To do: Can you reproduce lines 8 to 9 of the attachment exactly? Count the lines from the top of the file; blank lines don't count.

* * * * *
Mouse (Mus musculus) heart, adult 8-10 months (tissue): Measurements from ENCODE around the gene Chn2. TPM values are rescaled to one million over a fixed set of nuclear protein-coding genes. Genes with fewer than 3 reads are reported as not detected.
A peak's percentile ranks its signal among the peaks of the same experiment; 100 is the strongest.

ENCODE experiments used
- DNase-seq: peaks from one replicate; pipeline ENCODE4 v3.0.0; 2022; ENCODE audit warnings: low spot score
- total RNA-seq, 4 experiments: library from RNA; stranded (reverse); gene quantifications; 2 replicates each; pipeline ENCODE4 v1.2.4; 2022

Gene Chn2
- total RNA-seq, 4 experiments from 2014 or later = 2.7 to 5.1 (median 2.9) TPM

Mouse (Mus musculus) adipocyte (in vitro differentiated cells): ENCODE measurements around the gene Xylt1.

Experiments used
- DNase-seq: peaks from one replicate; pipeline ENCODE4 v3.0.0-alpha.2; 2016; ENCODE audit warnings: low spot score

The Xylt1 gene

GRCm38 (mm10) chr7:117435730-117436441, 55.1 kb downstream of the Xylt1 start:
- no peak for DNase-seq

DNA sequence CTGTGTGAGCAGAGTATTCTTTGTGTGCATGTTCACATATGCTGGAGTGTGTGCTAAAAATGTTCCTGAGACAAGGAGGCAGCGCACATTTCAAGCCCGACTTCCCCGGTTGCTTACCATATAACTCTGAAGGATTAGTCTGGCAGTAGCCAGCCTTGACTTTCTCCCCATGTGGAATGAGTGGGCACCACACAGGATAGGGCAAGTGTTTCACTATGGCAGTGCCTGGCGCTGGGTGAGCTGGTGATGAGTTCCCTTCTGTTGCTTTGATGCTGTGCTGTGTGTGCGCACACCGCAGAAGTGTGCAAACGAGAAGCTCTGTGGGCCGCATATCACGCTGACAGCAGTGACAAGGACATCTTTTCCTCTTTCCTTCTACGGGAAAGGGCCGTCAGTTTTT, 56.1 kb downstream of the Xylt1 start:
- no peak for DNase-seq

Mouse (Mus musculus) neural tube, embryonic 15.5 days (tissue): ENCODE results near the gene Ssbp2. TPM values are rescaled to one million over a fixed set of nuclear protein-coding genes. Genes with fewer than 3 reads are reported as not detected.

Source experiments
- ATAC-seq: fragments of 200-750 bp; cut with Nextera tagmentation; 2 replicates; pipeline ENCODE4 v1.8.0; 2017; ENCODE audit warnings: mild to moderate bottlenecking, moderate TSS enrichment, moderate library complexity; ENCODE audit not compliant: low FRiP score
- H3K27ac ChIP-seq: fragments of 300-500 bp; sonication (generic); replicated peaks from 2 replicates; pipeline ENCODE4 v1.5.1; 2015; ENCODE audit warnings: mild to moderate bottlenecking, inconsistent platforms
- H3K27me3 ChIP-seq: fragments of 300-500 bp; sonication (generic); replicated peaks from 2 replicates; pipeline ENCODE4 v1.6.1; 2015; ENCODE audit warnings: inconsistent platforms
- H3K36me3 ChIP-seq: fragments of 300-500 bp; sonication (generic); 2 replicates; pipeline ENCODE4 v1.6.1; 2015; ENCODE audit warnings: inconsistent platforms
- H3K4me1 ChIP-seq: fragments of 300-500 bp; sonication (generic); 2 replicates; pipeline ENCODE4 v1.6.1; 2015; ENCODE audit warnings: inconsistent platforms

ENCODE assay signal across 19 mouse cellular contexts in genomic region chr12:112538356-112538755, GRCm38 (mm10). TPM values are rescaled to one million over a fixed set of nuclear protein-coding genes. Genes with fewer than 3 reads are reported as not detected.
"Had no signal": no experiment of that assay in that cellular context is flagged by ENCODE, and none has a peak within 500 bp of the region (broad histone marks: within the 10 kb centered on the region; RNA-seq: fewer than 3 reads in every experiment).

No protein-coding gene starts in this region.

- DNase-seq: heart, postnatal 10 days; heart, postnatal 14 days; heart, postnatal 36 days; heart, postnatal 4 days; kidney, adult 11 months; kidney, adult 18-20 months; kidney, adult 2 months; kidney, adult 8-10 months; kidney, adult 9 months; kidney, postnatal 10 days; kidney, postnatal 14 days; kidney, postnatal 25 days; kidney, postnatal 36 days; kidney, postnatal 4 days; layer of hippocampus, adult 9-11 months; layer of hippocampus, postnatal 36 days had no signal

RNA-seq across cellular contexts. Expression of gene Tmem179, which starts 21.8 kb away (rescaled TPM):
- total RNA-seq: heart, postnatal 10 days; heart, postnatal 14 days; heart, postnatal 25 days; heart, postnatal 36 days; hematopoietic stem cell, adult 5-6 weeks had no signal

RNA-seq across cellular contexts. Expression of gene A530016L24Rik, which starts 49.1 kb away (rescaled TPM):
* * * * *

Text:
Mouse (Mus musculus) adipocyte (in vitro differentiated cells): ENCODE measurements around the gene Xylt1.

Experiments used